Politics before worker’s savings? Government attack on industry super funds needs scrutiny

Unions will forcefully oppose any moves by the new Government to put ideology and politics ahead of retirement savings.

Media reports today suggest the Coalition is prepared to gut Australia’s world-leading industry superannuation system purely for political reasons.

In the ten years to 31 August 2013, industry funds delivered a return of 7.20 per cent, while retails delivered 5.36 per cent. At the same time industry super customers were only changed 1 per cent of their super balance in fees, while retail funds charge up to 2 per cent.

Despite industry funds having out-performed retail funds in return to members over the short, medium and long, the Coalition has foreshadowed an attack on the best performing category of super funds.

“Why would you attack the governance arrangements of the best performing funds which hold the retirement savings of millions of Australians?  There is no governance or prudential issue here, just a dislike of unions. Sadly, some coalition figures see the word ‘union’ and get the red-mist, regardless of the facts."

This is a transparently political attack on the not-for-profit super system and nothing to do with proper retirement incomes policy.  The superannuation regulator APRA has powers to step in and require changes to the structure of a board if it believes there are any governance issues.  It hasn’t done so because the funds are well-run and tightly supervised by APRA.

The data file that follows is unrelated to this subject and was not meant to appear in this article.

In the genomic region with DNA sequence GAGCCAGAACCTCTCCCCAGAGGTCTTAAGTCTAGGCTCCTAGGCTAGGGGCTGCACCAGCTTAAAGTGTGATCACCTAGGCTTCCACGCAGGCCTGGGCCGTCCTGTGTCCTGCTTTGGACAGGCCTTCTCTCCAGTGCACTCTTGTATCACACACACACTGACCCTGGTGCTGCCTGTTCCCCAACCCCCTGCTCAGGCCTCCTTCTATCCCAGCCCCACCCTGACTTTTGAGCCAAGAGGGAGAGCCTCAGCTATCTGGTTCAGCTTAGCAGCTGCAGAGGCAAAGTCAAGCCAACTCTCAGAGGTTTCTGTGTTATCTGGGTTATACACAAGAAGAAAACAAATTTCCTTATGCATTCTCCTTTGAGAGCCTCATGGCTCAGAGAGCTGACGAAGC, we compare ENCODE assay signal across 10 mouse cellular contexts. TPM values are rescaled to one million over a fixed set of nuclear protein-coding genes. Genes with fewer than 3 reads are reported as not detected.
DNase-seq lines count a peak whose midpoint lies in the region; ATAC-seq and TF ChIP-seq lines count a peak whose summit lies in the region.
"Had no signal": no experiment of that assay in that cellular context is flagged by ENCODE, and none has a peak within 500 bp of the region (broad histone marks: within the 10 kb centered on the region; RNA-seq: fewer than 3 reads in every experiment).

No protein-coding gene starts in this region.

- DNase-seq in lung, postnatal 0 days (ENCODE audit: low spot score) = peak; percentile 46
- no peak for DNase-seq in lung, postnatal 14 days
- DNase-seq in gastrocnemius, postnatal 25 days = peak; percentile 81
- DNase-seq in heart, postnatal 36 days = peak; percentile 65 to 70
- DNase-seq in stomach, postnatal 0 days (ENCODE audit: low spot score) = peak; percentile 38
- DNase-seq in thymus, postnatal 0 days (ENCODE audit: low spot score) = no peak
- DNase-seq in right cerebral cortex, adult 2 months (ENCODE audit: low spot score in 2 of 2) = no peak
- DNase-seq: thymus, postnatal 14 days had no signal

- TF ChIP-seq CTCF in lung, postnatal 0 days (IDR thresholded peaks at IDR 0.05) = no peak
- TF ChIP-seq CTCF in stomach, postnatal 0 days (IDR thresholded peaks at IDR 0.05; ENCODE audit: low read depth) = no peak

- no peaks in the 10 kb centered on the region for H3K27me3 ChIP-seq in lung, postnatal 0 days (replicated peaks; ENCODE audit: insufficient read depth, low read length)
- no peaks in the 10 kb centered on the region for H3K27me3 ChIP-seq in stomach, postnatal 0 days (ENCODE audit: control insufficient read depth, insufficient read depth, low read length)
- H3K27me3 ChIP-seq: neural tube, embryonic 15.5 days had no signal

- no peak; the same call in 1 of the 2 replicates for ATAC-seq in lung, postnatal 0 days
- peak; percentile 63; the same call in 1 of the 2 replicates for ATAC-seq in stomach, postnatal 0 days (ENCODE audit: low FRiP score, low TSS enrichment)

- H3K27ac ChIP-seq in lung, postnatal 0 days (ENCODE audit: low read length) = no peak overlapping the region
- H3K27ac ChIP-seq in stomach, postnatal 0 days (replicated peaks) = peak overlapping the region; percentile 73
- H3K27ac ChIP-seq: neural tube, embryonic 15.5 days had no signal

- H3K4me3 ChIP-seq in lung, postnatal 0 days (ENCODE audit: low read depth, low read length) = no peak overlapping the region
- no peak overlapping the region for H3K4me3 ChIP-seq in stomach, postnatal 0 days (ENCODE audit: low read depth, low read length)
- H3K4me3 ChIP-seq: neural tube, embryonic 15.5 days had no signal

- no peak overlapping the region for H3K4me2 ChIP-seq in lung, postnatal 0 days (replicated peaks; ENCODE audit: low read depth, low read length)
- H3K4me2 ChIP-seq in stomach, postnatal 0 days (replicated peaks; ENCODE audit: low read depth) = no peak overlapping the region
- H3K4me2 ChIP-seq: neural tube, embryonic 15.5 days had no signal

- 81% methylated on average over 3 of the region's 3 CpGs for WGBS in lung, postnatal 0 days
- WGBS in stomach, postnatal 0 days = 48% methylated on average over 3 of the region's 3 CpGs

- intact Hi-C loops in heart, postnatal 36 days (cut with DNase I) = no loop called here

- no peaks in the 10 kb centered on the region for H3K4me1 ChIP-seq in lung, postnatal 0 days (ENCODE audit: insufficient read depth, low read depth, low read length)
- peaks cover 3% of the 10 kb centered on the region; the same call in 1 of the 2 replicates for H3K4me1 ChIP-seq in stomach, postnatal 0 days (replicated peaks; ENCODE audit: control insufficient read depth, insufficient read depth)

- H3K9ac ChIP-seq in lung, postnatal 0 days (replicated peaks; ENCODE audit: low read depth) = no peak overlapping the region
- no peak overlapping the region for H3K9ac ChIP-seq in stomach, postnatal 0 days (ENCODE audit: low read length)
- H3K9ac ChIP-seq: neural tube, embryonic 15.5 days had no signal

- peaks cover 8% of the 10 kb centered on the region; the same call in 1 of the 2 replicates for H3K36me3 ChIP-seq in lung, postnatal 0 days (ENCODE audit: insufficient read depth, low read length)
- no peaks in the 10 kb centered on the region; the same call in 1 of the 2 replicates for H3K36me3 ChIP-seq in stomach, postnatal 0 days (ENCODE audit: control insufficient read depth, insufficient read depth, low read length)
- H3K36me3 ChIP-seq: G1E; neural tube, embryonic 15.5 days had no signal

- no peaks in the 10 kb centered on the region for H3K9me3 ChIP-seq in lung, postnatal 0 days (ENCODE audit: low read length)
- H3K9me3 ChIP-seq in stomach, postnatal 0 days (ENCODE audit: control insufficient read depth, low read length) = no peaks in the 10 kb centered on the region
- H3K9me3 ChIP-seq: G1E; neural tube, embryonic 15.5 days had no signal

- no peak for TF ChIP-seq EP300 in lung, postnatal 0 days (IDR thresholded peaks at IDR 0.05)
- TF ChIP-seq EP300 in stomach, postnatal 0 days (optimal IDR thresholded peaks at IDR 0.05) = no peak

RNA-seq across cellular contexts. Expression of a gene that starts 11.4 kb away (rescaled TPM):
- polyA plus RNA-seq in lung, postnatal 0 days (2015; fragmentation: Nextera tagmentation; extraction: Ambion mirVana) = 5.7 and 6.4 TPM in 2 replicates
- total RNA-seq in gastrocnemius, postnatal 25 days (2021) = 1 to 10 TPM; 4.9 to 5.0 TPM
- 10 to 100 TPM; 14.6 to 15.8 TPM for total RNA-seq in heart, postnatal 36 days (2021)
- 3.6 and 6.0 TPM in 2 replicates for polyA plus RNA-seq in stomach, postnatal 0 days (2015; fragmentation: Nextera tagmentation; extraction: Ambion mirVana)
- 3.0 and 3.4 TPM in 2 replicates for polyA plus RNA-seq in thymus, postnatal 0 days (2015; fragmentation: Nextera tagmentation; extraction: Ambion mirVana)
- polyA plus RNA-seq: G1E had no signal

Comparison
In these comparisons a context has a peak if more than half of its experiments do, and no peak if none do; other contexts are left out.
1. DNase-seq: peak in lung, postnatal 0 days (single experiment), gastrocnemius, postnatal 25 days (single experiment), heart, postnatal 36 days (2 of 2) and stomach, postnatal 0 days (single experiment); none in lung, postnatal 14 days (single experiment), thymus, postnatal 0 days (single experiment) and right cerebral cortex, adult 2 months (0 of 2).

Listed companies have independent directors to protect the interests of minority shareholders. There aren’t minority shareholders in super fund, as it is about the member’s interests.  The important thing is that all industry super fund directors are independent of management, unlike in retail funds where Directors are usually an employee of the company that runs the fund.  If the Coalition wants to look for governance issues, it should start there.

Industry super funds are run professionally and cop-operatively by a combination of employer, union and, in some cases, independent directors. These governance arrangements have served members well.

Mr Lyons said it was also concerning that, according to media reports, the Coalition is considering changes to the system to favour profit-seeking super funds controlled by Australia’s biggest corporate financial businesses.

“The arrangements for industry funds have bipartisan support from the representatives of both workers and industry. But the Coalition seems determined to gut this system to help their mates in the nation’s big banks reap even greater profits from the retirement savings of working Australians.”

08 October, 2013